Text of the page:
12.3 How VC Helps with Basic Operations
12.3 How VC Helps with Basic Operations
Historically, you had to know three or four different shell commands to do the basic operations of version control (registration, check in, check out, and revert), and you had to do each one outside your editor (or in an editor subshell). This procedure was complicated and annoying, or at best a distraction from the flow of working on your code and changes.
VC's interface is much simpler. The simplicity comes from noticing that whatever state your version-controlled file is in, there is normally just one logical thing to do next. Here are the rules:
• If your file isn't under version control, the next logical thing to do is register it and (where relevant) check out a modifiable copy for you.
• If it's registered, but not checked out by anyone, the next thing you generally want to do is check it out so you can edit it (again, where relevant, such as if you're using CVS in a "keep files read-only unless I say I want to edit them" mode).
• If you have made changes to the file, the next logical thing is to check it back in, which may involve reconciling your changes with those made by someone else.
• Much more rarely, if you're using one of the pre-CVS systems, if someone else has a file checked out, you may want to steal the lock (notifying the lock owner that you've done so).
Indeed, VC mode has just one basic command: C-x v v (for vc-next-action), which you can think of as "do the next logical thing to this file" or, more precisely: "take the currently visited file to the next normal version control state." It follows the arrows in Figure 12-1, which describes the traditional version control cycle. This command is available in every Emacs since 19; when you invoke it, it automatically fetches the rest of VC and does its job.
Figure 12-1. The traditional version control cycle
There's a little more to it than that, of course. For one thing, when you check in a set of changes to a file, VC pops up a buffer for you to enter a change comment. Similarly, if you're in an older version control environment, when you steal a lock, VC pops up a buffer requesting an explanation. This explanation is mailed to the lock owner.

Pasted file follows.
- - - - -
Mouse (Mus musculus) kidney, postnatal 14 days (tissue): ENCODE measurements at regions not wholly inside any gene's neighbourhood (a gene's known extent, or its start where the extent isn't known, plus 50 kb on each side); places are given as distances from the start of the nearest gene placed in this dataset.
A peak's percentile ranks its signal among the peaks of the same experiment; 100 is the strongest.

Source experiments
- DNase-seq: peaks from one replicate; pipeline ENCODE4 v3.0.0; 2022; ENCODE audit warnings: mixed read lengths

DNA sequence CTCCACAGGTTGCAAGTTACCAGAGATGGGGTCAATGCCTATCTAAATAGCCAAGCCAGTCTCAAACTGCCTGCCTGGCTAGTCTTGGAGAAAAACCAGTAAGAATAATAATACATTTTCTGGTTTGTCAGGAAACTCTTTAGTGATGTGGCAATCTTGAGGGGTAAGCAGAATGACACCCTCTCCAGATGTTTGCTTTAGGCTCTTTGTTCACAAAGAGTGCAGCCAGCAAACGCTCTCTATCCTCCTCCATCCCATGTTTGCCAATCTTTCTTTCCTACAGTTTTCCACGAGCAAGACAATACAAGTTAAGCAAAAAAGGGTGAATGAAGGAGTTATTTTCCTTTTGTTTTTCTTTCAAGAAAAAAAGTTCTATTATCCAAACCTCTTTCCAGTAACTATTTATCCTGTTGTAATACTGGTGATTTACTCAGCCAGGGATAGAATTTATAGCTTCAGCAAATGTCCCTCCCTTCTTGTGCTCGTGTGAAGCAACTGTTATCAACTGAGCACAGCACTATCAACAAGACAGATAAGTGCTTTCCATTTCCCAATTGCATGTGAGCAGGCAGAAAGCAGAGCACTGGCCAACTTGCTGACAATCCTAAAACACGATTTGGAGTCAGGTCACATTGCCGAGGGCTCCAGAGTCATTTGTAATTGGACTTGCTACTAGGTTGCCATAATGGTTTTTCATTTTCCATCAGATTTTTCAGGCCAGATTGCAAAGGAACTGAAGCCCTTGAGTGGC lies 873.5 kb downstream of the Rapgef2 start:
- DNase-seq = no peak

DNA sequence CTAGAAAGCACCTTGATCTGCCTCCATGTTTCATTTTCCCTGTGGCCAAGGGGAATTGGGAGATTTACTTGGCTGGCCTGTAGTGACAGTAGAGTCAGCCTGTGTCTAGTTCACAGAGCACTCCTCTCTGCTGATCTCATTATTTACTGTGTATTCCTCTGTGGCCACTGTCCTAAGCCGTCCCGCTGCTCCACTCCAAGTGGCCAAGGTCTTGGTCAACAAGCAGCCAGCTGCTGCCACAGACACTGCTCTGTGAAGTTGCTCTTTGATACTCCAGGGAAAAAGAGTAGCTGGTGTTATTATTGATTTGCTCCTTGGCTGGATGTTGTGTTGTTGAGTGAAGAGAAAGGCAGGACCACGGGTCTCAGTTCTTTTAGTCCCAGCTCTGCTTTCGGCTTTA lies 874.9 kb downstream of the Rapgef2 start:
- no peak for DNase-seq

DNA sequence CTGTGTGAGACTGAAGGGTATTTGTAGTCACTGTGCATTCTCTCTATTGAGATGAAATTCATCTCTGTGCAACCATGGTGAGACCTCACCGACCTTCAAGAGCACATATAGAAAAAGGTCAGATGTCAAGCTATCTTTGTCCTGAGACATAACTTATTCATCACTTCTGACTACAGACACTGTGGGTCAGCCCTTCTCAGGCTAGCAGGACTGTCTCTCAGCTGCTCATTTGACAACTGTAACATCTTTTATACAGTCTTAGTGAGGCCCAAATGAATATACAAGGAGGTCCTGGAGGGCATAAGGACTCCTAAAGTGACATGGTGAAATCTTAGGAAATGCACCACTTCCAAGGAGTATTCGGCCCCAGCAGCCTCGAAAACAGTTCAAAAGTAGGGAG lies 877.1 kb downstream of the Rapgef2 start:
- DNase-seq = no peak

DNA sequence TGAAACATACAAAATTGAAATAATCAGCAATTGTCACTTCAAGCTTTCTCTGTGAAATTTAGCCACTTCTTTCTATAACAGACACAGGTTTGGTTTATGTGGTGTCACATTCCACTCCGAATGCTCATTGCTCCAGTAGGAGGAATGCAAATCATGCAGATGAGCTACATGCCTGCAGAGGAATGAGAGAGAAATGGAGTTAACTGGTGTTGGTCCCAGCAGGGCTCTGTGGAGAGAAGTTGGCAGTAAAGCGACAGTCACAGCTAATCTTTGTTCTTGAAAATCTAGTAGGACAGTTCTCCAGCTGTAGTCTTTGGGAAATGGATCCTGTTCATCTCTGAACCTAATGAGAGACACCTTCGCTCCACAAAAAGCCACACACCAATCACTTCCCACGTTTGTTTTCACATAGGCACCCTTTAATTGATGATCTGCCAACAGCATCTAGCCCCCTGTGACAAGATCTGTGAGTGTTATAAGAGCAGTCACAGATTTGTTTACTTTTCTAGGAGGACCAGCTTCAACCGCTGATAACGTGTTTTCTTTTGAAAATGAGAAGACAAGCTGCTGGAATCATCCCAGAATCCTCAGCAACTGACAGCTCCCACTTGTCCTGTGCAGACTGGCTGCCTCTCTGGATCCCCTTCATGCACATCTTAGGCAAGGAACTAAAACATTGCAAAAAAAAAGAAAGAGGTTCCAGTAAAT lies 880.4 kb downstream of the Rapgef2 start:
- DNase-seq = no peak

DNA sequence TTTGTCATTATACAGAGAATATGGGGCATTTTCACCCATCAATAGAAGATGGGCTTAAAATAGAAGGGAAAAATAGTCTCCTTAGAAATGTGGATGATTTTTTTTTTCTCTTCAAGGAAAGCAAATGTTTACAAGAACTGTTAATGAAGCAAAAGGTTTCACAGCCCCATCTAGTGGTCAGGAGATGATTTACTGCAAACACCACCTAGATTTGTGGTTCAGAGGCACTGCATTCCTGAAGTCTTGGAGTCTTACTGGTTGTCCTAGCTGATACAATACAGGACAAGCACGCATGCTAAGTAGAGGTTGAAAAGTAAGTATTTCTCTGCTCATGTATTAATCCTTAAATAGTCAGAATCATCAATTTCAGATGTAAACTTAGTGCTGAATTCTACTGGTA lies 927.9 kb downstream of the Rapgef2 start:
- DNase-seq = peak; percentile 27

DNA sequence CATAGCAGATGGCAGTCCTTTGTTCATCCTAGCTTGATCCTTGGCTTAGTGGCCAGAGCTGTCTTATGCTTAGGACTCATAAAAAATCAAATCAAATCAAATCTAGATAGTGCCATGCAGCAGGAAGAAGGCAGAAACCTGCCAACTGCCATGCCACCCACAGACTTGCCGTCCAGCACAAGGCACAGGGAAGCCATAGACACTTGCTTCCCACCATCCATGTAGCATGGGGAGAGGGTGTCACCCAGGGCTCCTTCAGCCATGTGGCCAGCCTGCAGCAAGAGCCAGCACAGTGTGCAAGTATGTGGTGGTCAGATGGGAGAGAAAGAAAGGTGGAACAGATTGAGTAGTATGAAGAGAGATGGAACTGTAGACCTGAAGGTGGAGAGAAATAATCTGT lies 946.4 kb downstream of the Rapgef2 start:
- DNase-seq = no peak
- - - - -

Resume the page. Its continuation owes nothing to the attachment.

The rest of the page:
VC gives you a revert operation as well: C-x v u (for vc-revert-buffer). Actually, the function that implements vc-next-action checks to see if the buffer is unmodified since check-out time; if so, it offers to revert the buffer and unlocks the work file rather than checking in an empty change.
Although it's worth understanding this traditional flow because it's how VC is designed, working with today's concurrent version control systems is slightly different. Luckily, it's even a little simpler. Because there is no need to obtain a lock in order to edit a document, one of the VC steps is missing (or, if you prefer, you can think of it as implicit). This is illustrated in Figure 12-2.
Figure 12-2. The concurrent version control cycle
The transition from the unmodified state to the modified state (with respect to the version in the repository) is shown as a dotted line, because you no longer perform a VC operation here. You just start editing the file you want to work with. Whenever you tell VC you want the "next action" it's able to tell whether the document is modified or not. If it is, the current version is committed ("checked in," if you will) and you're prompted for the change comments. If the file is registered but unmodified, VC simply displays a message in the minibuffer telling you that the buffer is up to date.
If you prefer to configure CVS to give you read-only versions of files until you explicitly choose to edit them, your workflow will remain that of Figure 12-1.
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